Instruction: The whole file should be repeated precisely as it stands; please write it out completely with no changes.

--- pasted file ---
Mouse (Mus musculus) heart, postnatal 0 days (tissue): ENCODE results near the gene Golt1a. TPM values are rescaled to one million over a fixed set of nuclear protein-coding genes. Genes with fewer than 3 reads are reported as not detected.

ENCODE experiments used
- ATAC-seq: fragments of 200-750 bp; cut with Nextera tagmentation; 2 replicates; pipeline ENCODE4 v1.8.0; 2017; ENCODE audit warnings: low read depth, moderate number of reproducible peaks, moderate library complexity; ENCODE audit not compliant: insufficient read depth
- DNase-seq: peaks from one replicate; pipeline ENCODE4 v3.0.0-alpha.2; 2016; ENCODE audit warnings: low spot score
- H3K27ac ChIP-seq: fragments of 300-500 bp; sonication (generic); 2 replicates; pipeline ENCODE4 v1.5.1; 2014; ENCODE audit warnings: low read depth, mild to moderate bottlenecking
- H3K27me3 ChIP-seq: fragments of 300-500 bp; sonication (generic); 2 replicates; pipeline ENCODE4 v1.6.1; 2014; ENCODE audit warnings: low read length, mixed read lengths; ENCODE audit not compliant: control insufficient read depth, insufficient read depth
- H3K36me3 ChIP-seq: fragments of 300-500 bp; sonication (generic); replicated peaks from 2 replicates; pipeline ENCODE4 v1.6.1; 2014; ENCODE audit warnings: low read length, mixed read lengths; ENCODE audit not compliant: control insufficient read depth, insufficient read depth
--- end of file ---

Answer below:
Mouse (Mus musculus) heart, postnatal 0 days (tissue): ENCODE results near the gene Golt1a. TPM values are rescaled to one million over a fixed set of nuclear protein-coding genes. Genes with fewer than 3 reads are reported as not detected.

ENCODE experiments used
- ATAC-seq: fragments of 200-750 bp; cut with Nextera tagmentation; 2 replicates; pipeline ENCODE4 v1.8.0; 2017; ENCODE audit warnings: low read depth, moderate number of reproducible peaks, moderate library complexity; ENCODE audit not compliant: insufficient read depth
- DNase-seq: peaks from one replicate; pipeline ENCODE4 v3.0.0-alpha.2; 2016; ENCODE audit warnings: low spot score
- H3K27ac ChIP-seq: fragments of 300-500 bp; sonication (generic); 2 replicates; pipeline ENCODE4 v1.5.1; 2014; ENCODE audit warnings: low read depth, mild to moderate bottlenecking
- H3K27me3 ChIP-seq: fragments of 300-500 bp; sonication (generic); 2 replicates; pipeline ENCODE4 v1.6.1; 2014; ENCODE audit warnings: low read length, mixed read lengths; ENCODE audit not compliant: control insufficient read depth, insufficient read depth
- H3K36me3 ChIP-seq: fragments of 300-500 bp; sonication (generic); replicated peaks from 2 replicates; pipeline ENCODE4 v1.6.1; 2014; ENCODE audit warnings: low read length, mixed read lengths; ENCODE audit not compliant: control insufficient read depth, insufficient read depth